What happens once the outbreak ends?

It’s evident that the spread of COVID-19 has negatively impacted financial markets worldwide. The global pandemic has forced shelter in place orders in the UK and abroad and halted production for many industry drivers in the name of containing the virus. With manufacturing limitations in place, corporations, small businesses, and individual workers are struggling to cope with the economic toll of the outbreak.  

While the situation is dire for many, commercial shutdowns have led to a vast reduction in pollution worldwideHowever, looking to history, the lull in greenhouse gas emissions likely won’t last long.

Location-data company Inrix reported that US traffic volume fell by 30 percent in MarchIn California, where vehicular pollution levels require more stringent emissions standards (CARB), cars on San Francisco’s roadways reduced by 50 percent. Inrix calculated that New York, Michigan, and California saw the largest drops, reducing traffic figures by 37 percent.  

The cutbacks were even more drastic internationally. Traffic in Italy plummeted by 65 percent and NASA reported that nitrogen oxide levels across central and eastern China have fallen by as much as 30 percent.  

Of course, the drop in traffic volume directly affected the air-pollution levels and major metropolitan areas like Los Angeles, Seattle, New York, Chicago, and Atlanta have experienced major emissions dips as a result. Columbia University measured a 50 percent decline in carbon monoxide in the past week alone.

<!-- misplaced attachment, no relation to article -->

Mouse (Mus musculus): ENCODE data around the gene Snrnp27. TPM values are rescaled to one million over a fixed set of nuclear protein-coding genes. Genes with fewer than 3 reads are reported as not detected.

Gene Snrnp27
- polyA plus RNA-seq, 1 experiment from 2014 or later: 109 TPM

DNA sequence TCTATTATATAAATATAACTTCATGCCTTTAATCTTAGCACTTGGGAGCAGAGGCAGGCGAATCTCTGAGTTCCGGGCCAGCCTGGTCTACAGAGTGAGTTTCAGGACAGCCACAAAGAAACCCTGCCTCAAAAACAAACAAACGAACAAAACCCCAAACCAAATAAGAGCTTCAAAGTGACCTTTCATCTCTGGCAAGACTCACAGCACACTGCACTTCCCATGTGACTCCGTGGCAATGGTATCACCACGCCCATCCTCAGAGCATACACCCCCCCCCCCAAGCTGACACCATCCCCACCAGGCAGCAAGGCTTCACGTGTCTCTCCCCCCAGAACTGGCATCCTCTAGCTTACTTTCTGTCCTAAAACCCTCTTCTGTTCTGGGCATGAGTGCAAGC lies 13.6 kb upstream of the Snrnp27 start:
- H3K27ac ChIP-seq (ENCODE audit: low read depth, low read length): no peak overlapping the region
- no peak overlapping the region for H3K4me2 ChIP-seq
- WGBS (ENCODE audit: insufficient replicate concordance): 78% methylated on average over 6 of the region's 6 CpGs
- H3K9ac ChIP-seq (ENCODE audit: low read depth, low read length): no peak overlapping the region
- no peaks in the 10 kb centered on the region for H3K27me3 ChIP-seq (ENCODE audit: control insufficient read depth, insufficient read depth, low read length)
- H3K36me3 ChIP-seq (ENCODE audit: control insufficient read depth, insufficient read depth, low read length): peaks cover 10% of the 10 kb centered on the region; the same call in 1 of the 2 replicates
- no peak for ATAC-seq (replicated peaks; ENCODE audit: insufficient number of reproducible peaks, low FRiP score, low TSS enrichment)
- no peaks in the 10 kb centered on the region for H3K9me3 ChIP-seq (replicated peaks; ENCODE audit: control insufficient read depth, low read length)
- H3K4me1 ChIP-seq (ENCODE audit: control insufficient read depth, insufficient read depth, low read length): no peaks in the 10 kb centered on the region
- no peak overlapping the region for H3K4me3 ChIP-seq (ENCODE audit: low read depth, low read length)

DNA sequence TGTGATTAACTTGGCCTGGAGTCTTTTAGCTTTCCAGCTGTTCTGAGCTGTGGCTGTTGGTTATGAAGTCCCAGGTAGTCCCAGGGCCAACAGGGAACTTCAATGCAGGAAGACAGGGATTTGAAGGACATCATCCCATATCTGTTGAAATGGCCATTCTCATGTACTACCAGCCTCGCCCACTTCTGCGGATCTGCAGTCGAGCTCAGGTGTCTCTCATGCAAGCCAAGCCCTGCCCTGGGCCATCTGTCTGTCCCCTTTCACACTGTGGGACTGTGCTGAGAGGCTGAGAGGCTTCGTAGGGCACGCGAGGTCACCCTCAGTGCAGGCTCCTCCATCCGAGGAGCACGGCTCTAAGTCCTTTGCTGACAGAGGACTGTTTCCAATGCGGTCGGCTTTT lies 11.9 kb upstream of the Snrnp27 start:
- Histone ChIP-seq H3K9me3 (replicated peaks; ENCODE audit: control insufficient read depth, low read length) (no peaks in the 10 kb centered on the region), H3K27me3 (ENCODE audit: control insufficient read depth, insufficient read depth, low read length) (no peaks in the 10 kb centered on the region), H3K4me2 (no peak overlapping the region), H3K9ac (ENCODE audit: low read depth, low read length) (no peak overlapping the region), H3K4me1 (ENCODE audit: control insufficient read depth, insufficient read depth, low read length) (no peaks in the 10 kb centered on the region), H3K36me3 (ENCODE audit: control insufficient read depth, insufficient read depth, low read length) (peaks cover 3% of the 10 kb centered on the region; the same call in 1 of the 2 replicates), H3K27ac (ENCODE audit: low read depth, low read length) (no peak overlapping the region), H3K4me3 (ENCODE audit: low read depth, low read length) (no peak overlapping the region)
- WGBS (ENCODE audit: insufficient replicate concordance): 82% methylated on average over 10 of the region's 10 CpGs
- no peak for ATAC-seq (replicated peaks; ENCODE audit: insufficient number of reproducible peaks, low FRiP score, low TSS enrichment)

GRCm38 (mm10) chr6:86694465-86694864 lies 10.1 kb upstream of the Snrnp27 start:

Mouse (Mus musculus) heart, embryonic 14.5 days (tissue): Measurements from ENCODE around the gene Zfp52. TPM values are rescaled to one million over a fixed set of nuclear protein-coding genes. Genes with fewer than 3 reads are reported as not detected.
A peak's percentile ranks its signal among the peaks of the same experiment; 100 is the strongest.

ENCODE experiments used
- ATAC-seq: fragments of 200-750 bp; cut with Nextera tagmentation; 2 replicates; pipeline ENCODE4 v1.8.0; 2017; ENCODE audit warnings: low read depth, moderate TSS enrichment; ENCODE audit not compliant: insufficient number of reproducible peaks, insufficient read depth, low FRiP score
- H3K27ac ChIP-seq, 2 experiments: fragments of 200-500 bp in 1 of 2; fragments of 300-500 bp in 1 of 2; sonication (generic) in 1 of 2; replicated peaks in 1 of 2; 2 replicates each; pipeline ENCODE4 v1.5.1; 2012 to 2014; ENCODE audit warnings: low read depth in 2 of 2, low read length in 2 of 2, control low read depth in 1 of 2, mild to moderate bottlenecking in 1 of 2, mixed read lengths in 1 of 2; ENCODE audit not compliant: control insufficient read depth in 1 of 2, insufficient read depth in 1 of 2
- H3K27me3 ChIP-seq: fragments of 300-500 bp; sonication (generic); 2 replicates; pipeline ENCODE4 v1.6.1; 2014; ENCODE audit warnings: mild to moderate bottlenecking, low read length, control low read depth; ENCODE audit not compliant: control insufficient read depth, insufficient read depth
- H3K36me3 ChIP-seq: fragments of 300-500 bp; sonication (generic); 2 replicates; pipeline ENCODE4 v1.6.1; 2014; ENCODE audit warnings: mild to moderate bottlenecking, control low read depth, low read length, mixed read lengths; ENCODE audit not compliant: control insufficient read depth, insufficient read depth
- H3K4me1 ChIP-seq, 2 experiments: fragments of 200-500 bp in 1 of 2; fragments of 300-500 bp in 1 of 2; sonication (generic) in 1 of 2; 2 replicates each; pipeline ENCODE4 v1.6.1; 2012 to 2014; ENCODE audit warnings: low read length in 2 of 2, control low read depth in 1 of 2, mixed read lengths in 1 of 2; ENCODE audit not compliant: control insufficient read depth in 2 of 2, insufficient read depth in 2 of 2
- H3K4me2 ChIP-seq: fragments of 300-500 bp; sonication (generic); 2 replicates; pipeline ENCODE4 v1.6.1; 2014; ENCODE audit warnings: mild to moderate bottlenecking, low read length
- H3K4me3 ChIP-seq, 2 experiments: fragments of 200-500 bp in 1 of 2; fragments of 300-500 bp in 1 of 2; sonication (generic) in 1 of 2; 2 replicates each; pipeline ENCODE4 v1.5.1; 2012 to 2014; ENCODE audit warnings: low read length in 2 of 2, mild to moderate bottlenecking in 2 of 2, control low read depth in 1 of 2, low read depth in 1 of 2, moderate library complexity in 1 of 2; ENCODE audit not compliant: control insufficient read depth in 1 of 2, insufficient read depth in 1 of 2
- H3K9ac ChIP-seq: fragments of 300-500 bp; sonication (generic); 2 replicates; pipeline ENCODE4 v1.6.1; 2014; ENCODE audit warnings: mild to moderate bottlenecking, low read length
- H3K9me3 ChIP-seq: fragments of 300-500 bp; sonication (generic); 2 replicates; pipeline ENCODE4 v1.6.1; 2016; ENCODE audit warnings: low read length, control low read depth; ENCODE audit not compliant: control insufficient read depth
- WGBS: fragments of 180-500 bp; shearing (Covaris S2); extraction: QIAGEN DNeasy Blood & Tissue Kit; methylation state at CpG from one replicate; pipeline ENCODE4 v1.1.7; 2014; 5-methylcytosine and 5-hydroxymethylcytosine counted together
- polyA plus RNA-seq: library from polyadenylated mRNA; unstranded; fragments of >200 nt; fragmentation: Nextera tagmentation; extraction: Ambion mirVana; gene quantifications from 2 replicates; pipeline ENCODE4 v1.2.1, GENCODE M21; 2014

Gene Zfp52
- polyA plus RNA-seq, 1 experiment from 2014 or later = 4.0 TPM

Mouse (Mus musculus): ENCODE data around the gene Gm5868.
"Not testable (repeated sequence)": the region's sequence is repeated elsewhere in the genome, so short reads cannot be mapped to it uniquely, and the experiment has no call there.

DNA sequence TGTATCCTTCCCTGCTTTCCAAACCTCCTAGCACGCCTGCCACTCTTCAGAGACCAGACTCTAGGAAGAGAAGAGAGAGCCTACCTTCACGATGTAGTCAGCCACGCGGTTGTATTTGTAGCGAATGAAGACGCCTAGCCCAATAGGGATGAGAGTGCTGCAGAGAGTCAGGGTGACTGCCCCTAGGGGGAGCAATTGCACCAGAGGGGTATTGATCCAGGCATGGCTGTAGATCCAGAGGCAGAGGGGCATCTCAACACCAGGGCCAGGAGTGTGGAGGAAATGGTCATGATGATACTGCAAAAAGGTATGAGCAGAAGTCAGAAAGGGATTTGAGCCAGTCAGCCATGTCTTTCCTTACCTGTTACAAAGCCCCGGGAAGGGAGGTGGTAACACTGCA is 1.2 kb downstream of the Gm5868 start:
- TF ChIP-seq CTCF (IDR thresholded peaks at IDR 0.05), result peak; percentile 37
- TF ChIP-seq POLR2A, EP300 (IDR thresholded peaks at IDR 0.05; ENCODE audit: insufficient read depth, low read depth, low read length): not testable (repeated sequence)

Though the data sets are encouraging for an ever-changing climate, historians believe that the pollution pause will be short-lived. Citing the Great Recession of 2008 and the oil crises of the 1970s as past examples, experts believe that the emissions figures will rebound with the economic once the novel coronavirus outbreak recedes.  

“I won’t be celebrating if emissions go down a percent or two because of the coronavirus,” said Stanford University environmental scientist Rob Jackson in an interview with the Los Angeles Times. “We need sustained declines. Not an anomalous year below average.” 

To help businesses regain their footing, countries like the Czech Republic have already requested the easing of European Union zero carbon emissions plans and some airlines are rolling back emissions-reducing policies. With unemployment on the rise and businesses on the brink, easing regulations seems like a surefire solution but at what cost to the environment? 

Only time will tell if the pollution levels skyrocket to pre-COVID-19 times, but as motorists, we can only enjoy the reduced traffic volumes for now. Just remember to stay safe out there, the last place you want to be right now is a hospital.